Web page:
Yes. I had seen the original, but only after we did this. The way that this came about was originally a phone call from Johanna Ray who’s a casting director that was instrumental in casting me in Mulholland Drive and they’d come to her saying that they wanted her to get a hold of me and for her to cast the rest of the film. She called me and the minute that she said ‘Michael Haneke’ I was very excited. I feel blessed to have worked with some of these great directors. The minute that his name was mentioned I got excited, and then I saw the movie and I was both excited and angered and I felt so messed with…I was repulsed and terrified. Apart from my obvious reactions about the movie itself, to do this film was terrifying and that always interests me, being afraid of something. Because it’s nice to think that you can combat your fears, I think.[PAGEBREAK]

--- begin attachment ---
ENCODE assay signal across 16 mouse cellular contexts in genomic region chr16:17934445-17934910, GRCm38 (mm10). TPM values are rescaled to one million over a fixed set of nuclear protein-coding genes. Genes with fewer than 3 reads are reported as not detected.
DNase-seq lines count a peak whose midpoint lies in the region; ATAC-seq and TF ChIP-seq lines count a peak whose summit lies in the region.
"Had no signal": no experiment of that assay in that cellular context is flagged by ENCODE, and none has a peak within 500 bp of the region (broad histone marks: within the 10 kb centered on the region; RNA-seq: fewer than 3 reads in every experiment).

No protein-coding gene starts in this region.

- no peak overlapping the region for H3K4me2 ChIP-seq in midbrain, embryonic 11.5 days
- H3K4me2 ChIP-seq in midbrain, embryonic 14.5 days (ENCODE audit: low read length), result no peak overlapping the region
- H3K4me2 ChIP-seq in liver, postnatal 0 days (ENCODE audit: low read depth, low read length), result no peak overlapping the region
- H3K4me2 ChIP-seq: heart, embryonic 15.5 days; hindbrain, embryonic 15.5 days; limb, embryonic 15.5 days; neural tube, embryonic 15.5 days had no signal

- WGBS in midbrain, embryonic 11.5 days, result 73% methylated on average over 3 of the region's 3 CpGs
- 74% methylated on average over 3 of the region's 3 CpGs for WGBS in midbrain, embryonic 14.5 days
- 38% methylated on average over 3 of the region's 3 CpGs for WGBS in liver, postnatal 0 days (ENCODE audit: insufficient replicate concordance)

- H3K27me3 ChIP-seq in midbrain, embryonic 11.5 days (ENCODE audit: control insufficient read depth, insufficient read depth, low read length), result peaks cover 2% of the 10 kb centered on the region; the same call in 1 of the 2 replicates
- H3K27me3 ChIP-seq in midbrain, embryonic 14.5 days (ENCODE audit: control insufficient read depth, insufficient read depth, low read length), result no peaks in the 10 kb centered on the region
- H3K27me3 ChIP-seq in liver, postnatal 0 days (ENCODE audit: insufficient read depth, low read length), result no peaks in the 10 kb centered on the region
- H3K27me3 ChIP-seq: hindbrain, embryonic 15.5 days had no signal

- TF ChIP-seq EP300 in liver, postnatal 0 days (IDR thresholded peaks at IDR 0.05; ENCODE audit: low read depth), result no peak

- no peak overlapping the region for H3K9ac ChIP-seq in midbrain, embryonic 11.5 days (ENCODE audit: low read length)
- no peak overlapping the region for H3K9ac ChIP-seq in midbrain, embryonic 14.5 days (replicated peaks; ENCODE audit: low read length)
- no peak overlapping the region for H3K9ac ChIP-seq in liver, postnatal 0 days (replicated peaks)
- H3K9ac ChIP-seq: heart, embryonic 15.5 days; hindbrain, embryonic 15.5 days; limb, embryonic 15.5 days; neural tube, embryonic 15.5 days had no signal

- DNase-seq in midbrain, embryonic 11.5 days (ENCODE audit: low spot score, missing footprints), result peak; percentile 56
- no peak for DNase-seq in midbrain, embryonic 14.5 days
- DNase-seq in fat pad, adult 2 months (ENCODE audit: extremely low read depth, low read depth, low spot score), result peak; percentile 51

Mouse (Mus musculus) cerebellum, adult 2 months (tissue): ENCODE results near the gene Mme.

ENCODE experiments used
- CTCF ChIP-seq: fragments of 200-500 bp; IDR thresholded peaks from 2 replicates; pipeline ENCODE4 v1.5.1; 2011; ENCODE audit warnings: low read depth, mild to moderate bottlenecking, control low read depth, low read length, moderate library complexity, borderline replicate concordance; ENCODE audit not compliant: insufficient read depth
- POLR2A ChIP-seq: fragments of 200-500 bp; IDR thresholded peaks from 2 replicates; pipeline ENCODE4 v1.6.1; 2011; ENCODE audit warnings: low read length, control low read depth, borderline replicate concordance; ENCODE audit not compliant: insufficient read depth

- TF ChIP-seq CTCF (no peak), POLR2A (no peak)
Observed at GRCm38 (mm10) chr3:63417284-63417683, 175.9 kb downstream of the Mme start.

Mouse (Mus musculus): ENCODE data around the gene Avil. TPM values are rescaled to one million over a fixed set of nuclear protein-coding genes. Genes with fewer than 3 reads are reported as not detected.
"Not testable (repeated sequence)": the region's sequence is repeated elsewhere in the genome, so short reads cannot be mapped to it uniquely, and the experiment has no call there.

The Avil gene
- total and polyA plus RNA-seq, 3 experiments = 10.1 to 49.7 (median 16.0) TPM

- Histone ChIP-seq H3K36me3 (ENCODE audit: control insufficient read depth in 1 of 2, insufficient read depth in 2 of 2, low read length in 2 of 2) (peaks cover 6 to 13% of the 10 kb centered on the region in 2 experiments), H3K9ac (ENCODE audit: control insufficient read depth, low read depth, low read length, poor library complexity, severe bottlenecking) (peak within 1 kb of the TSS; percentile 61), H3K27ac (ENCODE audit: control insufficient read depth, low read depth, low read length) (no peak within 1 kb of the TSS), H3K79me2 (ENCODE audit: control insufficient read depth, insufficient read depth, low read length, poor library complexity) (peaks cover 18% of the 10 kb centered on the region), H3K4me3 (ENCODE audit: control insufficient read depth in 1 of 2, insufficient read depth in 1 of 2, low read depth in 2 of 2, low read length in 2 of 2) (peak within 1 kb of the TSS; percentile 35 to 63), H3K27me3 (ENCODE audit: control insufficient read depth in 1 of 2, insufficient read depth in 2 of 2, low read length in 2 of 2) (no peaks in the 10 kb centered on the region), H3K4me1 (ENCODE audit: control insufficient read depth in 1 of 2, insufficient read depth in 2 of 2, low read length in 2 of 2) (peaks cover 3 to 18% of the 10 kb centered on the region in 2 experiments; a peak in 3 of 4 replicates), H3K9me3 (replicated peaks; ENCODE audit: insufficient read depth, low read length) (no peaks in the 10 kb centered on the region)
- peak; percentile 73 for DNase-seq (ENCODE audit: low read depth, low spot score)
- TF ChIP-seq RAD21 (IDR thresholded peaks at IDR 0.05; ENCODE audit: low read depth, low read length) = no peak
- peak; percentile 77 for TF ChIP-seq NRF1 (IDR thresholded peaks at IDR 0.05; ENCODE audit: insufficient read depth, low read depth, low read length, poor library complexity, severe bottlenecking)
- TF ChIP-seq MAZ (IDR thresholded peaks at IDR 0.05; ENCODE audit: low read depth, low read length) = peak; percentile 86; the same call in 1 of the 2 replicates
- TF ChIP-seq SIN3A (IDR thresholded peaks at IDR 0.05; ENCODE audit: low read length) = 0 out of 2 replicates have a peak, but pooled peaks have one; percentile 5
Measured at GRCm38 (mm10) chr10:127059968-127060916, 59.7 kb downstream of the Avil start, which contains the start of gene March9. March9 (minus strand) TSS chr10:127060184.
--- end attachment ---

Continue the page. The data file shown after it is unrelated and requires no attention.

HW: Did the challenges as an actress help you overcome your problems with the material?
NW:
There was a different set of challenges. Working in the style that Michael likes to work in is going to be challenging, and I think that’s for any actor. The fact that this was a remake, it’s always hard doing a remake because you fear you’re going to be compared to the original actors. But the fact that he was designing each shot in the exact same way as the original meant that you had to do the same blocking and tread the same steps as those actors, and then you suddenly feel like, ‘Oh, wow. How can I reinvent this character? How can I find the scene in my own organic way? It’s so mapped out. I go to the sink. Then I go to the fridge. Then I go back to the sink and then I go back to him.’ It became like such a heady thing, and that’s so not the way that I like to work. I like to intuit it and feel it and surprise myself. So it was a great challenge to do.